Mayra Alvarez, president of the Children’s Partnership, notes immigrant children make up half of California’s youth and are the fastest-growing population in the U.S.
“These are the kids we’re going to rely on for our future workforce, going to rely on to help sustain the Medicare program, rely on to be future innovators and entrepreneurs; to ensure their health and well-being is critical to the success of not only California but the country overall,” she said.
The group is trying to promote that the time “is now to make sure your child gets healthy; however, that is being combated by national discussion around immigration.”
Wallace agreed. He said cutting immigrants from Medicaid rolls may save pennies but cost dollars in the long term by missing or delaying diagnoses of critical, expensive problems such as diabetes, hypertension, asthma or pregnancy complications before they hit the point of, for example, amputations or Neonatal Intensive Care Units.
Gonzales believes it would be hard for the federal government to “tell California what it can do with its own state money” like for its program for the undocumented and hasn’t heard any talk of that to date.
But Wallace said the changes could come indirectly. If Medicaid dollars are switched to lump-sum grants as many Republicans are proposing, the Medicaid and CHIP Payment and Access Commission, which advises Congress, estimates they could lead to billions of dollars in cuts.
That would put further pressure on states to finance their programs and could lead to cuts in eligibility or benefits, he said, especially if another recession hits when there would be greater need but fewer dollars.
“Where do we cut Medicaid? That’ll put the children’s expansion at risk,” he said.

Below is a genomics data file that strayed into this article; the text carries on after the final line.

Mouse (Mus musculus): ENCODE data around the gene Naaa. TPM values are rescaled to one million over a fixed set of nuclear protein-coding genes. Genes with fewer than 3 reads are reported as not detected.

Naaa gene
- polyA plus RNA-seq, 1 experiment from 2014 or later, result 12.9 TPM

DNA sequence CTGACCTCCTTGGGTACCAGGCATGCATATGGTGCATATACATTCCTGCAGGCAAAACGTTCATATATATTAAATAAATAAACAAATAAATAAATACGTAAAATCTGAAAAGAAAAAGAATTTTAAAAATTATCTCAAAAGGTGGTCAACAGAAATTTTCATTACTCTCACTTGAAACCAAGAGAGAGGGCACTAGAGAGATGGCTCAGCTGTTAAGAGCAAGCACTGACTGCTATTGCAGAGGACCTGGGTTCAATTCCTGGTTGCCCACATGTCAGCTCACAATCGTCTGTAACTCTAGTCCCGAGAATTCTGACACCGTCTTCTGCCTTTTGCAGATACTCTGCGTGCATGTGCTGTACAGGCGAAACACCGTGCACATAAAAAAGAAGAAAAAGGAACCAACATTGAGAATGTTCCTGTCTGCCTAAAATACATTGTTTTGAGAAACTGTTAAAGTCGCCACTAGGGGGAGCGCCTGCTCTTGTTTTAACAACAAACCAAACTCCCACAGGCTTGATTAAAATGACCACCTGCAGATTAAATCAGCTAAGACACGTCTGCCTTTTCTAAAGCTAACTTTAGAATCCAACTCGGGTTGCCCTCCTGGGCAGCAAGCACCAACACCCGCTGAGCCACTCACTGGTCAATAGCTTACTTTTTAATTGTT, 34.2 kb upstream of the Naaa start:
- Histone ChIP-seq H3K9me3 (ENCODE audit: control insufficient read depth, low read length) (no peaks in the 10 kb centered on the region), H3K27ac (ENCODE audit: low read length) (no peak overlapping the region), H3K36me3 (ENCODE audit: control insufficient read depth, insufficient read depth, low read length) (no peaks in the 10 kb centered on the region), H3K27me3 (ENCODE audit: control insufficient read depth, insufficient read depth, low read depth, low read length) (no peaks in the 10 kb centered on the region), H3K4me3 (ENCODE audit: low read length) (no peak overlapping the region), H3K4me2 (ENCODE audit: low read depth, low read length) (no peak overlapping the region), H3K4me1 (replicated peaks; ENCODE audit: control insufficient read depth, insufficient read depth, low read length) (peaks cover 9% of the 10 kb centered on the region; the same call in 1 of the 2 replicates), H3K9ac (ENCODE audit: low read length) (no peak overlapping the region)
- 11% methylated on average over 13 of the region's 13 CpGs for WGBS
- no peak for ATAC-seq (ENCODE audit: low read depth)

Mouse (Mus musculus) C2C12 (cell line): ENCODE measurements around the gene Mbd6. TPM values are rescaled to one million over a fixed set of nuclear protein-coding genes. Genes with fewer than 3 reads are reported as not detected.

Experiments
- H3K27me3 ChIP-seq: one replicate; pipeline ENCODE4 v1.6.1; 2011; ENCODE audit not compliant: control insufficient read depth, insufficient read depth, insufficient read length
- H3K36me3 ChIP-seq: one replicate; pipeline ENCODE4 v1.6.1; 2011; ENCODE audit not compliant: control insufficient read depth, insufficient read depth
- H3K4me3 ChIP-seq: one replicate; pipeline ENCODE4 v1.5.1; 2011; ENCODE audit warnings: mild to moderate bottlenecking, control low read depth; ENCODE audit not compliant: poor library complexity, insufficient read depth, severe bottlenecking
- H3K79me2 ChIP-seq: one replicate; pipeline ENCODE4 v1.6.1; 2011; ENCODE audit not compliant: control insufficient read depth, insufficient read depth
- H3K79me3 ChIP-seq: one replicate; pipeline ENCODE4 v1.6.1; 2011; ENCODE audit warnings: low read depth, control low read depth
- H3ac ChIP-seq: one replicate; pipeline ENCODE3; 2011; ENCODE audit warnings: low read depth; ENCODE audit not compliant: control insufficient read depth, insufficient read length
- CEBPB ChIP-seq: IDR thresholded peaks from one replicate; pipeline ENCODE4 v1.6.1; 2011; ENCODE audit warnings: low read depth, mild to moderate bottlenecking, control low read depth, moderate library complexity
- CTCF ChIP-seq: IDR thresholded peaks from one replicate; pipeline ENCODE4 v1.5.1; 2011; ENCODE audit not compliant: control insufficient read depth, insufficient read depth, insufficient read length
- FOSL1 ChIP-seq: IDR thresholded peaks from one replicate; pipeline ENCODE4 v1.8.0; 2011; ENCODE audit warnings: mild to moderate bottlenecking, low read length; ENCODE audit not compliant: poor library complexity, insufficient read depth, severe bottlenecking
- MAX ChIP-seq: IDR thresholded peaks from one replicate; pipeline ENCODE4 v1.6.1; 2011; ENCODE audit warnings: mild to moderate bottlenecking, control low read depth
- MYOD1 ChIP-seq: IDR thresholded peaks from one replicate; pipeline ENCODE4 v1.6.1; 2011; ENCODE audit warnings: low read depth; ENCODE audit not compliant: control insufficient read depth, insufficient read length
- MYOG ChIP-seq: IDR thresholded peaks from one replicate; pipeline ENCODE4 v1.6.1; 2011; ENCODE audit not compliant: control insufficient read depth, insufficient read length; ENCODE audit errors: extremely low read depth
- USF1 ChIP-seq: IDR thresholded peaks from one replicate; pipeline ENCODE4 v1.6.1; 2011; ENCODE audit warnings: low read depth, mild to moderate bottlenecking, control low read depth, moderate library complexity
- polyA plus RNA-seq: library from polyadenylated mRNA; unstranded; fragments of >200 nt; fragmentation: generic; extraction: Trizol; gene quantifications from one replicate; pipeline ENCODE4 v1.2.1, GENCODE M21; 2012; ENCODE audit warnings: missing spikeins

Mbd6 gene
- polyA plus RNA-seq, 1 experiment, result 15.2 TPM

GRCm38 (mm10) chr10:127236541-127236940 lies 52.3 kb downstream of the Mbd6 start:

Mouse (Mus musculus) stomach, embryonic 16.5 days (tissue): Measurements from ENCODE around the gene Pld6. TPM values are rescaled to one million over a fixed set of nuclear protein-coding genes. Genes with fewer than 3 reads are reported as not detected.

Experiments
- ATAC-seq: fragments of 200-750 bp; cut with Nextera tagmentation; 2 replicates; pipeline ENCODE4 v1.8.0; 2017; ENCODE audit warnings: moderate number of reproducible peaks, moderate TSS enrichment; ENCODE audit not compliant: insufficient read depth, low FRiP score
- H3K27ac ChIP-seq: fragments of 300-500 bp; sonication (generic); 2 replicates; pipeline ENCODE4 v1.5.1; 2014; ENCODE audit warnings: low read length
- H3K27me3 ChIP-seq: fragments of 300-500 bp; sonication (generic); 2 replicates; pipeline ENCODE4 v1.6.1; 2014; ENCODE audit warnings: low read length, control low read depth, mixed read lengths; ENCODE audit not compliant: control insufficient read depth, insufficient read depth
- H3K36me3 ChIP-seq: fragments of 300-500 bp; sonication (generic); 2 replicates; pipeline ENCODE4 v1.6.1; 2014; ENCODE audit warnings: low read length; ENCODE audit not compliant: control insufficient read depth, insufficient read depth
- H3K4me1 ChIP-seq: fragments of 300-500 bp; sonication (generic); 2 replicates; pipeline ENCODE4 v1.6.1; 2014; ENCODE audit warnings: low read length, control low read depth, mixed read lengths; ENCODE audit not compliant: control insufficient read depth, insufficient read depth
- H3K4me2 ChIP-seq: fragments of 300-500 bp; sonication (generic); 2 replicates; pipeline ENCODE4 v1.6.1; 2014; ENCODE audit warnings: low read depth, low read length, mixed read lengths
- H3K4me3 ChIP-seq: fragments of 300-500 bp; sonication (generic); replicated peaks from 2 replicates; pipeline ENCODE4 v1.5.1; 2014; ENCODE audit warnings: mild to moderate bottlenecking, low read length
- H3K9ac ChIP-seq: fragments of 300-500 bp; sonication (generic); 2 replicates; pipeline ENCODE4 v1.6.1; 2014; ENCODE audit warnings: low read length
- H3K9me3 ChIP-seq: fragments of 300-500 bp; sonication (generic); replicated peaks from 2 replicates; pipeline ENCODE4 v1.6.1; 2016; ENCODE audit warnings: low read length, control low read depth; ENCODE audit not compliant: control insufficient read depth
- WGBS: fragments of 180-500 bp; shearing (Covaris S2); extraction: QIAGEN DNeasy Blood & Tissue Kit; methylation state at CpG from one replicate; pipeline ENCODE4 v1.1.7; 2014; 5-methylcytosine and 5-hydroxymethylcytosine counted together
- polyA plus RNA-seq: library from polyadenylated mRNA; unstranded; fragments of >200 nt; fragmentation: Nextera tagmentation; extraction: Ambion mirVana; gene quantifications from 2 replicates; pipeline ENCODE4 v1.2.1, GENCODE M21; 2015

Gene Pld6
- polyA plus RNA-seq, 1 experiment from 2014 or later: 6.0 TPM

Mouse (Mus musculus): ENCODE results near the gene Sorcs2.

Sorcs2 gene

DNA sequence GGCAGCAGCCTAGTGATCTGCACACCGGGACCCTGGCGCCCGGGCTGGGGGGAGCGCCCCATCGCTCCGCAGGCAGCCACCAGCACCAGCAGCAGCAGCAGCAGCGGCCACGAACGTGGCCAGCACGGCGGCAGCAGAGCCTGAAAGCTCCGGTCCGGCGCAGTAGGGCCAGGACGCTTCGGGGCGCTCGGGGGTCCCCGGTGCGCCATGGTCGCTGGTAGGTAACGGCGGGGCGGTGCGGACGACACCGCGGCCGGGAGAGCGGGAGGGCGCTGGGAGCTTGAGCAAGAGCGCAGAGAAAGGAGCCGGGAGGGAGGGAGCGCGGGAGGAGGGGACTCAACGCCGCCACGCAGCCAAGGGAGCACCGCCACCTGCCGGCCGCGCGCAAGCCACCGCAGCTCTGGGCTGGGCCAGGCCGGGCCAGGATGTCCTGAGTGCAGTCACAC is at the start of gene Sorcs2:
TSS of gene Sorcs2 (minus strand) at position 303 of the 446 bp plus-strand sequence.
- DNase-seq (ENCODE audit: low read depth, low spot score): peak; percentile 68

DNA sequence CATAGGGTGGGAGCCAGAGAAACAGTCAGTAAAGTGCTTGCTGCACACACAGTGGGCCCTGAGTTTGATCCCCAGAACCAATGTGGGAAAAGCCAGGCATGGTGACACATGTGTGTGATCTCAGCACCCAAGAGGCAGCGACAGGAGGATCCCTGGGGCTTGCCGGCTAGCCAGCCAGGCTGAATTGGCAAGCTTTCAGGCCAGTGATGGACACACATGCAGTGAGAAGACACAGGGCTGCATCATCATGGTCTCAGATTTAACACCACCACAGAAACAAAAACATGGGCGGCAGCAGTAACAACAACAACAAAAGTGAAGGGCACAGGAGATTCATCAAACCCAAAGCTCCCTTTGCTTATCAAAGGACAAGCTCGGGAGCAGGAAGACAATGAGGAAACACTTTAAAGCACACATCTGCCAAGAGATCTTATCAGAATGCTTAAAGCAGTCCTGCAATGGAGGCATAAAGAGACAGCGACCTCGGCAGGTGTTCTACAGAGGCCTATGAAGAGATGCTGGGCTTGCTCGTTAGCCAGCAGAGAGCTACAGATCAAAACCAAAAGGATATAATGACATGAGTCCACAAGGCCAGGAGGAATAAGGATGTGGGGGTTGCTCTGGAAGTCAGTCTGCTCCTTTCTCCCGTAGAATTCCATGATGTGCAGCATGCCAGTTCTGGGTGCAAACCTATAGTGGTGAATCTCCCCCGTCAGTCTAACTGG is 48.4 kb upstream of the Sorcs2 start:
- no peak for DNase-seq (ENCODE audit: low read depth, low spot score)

Nowrasteh argues in favor of building “a wall around the welfare state, instead of the country.” He said cutting out benefits for noncitizen immigrants could change some minds on Capitol Hill to be more open to immigration. Meanwhile, it could ensure taxpayers don’t have to pay for public benefits for people not from this country, potentially saving a few billion dollars.
As rumors swirl with little concrete verification of what to expect, one of the critical concerns analysts point to is that fears will stoke even people who are eligible or enrolled to skip either coverage or appointments.
This chilling effect first began in the 1990s during welfare reform and is confirmed by studies.
Nowrasteh said it isn’t a concern, because we “really haven’t seen any negative downsides; most unauthorized immigrants do see private physicians and pay out of pocket.”
But others say they are already seeing its downsides.
In the Golden State, families are canceling appointments at community health clinics, and there has been a “slow-down” in Medi-Cal enrollment, according to anecdotes Alvarez has heard. Meanwhile, clinic staff are trying to find more mental-health services to ease concerns over benefits and worries from families that they or relatives will be deported.
She added this “underscores the importance of making sure families have questions answered and safe spaces to have those types of conversations, whether that’s a health center or school.”
Additionally, other experts noted, if changes go forward, U.S. citizens may be less likely to sponsor their relatives or other immigrants in case they would be held responsible for public benefits they might need.